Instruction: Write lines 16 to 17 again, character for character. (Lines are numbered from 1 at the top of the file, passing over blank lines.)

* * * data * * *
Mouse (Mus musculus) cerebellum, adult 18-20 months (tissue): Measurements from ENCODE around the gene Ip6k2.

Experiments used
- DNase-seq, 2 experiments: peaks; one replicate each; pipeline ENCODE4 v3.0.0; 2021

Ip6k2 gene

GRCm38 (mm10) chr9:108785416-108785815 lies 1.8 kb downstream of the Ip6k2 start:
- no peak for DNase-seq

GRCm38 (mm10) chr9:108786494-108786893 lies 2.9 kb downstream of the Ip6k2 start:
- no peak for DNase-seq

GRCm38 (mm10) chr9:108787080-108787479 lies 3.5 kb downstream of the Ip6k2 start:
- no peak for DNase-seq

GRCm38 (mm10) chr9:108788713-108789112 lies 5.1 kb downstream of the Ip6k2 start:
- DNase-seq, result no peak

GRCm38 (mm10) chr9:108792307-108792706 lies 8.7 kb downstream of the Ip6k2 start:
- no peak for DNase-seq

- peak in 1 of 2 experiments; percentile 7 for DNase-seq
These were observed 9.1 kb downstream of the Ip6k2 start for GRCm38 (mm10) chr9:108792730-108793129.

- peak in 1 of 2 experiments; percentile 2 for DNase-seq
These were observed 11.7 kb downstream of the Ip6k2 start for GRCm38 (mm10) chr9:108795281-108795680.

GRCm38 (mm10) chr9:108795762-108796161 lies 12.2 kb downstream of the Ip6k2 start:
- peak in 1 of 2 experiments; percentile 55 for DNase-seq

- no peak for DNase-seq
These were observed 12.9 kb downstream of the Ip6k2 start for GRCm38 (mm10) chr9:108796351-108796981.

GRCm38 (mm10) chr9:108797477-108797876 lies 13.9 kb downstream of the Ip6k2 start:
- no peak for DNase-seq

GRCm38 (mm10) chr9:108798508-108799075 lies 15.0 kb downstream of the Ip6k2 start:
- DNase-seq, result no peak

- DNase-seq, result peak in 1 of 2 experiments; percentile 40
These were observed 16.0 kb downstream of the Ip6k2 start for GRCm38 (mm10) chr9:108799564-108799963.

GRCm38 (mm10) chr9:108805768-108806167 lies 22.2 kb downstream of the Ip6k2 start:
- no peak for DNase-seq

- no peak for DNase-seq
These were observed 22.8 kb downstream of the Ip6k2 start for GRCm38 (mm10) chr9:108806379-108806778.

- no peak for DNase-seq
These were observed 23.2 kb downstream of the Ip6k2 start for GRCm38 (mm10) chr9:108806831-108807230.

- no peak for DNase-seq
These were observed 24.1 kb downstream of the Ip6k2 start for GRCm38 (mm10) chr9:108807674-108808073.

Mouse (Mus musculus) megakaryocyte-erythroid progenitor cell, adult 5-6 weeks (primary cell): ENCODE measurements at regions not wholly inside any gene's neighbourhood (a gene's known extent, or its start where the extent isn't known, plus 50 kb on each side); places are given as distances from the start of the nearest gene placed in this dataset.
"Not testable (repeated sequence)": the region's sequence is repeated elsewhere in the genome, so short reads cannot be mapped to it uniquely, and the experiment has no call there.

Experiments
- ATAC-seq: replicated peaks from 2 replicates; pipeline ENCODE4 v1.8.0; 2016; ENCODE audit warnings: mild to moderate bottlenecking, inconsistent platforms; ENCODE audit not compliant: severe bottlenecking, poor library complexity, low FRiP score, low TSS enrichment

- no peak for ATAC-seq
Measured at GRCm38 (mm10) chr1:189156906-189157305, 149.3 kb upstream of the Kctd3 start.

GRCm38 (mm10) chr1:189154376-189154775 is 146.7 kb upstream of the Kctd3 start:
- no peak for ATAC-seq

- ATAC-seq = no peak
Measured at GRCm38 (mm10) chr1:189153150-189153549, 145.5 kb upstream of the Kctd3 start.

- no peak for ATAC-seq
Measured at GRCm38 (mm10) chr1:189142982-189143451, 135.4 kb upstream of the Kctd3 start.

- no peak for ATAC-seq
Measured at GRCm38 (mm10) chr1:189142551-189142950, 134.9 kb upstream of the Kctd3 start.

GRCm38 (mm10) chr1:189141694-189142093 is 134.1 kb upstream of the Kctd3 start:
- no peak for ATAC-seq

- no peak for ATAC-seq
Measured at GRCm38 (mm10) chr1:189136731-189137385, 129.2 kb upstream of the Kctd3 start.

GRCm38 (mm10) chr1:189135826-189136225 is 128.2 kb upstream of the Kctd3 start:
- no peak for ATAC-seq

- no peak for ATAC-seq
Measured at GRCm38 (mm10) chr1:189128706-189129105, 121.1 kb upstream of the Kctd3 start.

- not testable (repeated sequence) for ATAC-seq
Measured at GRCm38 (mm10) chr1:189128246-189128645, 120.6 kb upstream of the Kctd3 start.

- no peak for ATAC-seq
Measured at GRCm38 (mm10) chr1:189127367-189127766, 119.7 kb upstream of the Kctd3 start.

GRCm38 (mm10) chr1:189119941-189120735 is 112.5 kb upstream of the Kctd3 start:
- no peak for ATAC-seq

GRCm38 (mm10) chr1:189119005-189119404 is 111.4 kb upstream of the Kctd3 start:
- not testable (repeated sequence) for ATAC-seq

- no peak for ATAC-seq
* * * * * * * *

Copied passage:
These were observed 9.1 kb downstream of the Ip6k2 start for GRCm38 (mm10) chr9:108792730-108793129.

- peak in 1 of 2 experiments; percentile 2 for DNase-seq